I will release more information on the book in the days to come, including information on where to pre-orders. The profits from the book will be used to launch an advocacy organization that will work toward marijuana policy reform and the release of Marc Emery from prison should he be successfully extradited as expected.


Matthew Johnston
Western Standard

Posted by westernstandard on November 8, 2009 in Marc Emery | Permalink | Comments (50)

Tuesday, July 07, 2009

Marc Emery’s “Farewell Tour” rolls through Banff: A report by Krista Zoobkoff

Marc Emery’s “Farewell Tour” rolled through Banff, Alberta on Monday for an event hosted by Krista Zoobkoff, Libertarian Party candidate for the riding of Wild Rose in the last federal election.

In a report for the Western Standard, Zoobkoff wrote:

Marc and Jodie Emery made their way to Banff on their second stop in the Marc Emery "Farewell Tour." The event was teetering on shaky ground, as we prayed for the weather to clear up. The event was held at the gazebo in central park at 4:30 p.m. just as the rain stopped. One hundred Emery supporters braved their way to the outdoor venue, making the Banff stop on the Farewell Tour a success.

Emery is being extradited to the United States for his conspiracy to cultivate marijuana. This is a man who is going to lose his freedom for his part in selling cannabis seeds over the border to the Drug Enforcement Agency (DEA). This was an act that was non-violent and that had no victims. Cannabis seeds don’t contain THC or any other intoxicant.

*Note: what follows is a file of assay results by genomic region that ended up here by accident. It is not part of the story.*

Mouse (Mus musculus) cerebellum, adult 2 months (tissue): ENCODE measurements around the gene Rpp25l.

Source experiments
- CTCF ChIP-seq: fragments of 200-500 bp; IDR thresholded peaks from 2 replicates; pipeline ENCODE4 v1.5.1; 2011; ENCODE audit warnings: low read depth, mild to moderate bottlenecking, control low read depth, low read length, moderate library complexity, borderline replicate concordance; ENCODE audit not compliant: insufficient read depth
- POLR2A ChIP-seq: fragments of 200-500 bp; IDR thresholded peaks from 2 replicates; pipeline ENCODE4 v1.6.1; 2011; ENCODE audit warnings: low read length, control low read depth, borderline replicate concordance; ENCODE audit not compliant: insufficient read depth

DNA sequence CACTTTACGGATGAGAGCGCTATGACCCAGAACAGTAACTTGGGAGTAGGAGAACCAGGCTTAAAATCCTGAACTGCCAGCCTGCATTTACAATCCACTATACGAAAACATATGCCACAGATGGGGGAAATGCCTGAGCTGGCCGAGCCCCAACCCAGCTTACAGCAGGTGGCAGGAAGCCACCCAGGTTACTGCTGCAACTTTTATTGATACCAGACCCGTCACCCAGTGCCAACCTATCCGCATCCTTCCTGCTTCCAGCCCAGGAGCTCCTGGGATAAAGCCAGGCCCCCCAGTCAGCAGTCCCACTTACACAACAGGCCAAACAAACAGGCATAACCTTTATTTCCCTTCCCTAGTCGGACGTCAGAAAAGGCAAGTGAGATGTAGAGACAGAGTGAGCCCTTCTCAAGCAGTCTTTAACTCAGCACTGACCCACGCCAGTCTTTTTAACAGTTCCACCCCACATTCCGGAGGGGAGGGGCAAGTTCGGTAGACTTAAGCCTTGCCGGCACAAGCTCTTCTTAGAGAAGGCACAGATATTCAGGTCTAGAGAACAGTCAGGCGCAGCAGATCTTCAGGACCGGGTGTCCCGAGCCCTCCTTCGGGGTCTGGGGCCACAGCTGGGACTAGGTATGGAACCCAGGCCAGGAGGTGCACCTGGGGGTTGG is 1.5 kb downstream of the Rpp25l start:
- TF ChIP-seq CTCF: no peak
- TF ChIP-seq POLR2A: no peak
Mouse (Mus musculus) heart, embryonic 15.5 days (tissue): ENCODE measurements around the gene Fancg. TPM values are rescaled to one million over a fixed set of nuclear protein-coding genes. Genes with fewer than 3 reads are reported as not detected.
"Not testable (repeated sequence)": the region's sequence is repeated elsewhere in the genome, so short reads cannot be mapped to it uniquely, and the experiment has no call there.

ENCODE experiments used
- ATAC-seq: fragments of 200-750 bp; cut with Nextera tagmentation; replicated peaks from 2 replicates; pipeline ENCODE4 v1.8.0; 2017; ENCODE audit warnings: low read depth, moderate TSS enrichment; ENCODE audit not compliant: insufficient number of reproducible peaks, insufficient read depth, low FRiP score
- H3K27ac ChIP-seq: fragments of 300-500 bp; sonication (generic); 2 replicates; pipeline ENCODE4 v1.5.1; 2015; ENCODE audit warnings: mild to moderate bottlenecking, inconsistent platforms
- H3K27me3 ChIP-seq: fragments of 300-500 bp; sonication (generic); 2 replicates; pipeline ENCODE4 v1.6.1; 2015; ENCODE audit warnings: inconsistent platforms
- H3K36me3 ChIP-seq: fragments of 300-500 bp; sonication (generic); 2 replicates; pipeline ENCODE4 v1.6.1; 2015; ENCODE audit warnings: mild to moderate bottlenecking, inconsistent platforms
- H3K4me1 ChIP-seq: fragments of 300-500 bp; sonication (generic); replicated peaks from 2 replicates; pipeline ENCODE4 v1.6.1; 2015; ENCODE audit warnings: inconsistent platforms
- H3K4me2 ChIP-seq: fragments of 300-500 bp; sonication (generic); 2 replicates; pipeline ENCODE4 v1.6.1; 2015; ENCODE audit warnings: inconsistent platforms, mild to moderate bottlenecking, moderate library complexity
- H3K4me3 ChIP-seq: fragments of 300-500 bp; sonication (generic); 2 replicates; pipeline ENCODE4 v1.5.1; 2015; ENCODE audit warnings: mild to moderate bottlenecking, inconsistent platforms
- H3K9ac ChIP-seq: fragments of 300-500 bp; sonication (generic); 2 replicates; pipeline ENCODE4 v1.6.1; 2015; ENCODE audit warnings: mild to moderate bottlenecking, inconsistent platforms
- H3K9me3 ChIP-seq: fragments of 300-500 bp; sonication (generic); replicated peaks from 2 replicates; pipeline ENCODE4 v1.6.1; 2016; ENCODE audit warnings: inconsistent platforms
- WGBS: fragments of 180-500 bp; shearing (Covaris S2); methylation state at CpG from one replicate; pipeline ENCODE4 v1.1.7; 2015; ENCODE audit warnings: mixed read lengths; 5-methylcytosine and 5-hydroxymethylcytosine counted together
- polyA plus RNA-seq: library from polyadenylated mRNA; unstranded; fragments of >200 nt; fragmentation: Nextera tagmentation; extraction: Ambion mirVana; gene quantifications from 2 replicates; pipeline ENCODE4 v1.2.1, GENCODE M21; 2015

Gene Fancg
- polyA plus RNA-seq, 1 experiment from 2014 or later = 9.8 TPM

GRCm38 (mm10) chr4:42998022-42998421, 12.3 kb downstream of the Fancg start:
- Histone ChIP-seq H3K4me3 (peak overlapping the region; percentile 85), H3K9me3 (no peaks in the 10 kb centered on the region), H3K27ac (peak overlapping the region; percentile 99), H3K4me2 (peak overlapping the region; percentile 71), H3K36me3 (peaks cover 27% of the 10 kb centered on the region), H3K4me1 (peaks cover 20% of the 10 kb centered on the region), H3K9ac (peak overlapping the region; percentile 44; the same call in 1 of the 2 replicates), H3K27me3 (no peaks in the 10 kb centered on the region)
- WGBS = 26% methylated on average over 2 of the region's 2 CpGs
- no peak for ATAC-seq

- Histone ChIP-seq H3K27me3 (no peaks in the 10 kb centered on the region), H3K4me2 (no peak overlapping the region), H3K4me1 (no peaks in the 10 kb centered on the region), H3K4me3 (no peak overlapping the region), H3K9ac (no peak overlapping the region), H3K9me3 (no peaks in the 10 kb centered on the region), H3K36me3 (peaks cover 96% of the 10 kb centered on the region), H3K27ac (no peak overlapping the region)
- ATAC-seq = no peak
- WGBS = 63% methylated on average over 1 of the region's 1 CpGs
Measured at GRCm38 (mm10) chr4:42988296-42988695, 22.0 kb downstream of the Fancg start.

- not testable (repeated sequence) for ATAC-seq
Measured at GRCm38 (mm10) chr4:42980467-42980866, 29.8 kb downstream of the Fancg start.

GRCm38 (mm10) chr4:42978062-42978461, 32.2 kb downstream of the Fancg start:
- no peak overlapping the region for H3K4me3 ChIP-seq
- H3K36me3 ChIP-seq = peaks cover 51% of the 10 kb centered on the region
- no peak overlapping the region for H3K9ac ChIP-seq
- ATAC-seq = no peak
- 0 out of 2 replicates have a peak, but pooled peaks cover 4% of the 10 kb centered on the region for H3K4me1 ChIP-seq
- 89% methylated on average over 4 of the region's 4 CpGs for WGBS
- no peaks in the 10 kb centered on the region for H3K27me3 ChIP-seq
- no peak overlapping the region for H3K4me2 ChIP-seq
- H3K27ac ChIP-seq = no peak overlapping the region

As a Canadian, I am outraged at the United States, the DEA, the RCMP, and the Conservative government that has not come to the aid of a Canadian citizen. Canada is not going to be safer with Emery behind bars, further showing the incompetence of the Harper government. The Emery extradition has been a burden to taxpayers, leaving Canadians to suffer the loss of a family member and a friend. These are our tax dollars hard at work.

Emery is going to prison and there is nothing we can do about that. Our next fight is going to be to put pressure on the Conservatives to transfer Emery to Canada so he can do his time where he will be safe and have access to his family and friends. So don’t rest just yet and stay informed on what we can do to get him transferred to Canada.

Thanks for the update, Krista.

Banff marc    

The "Farewell Tour" will be in Lethbridge this evening and Edmonton on Thursday.

(Picture: Marc and Jody Emery in Banff, Alberta)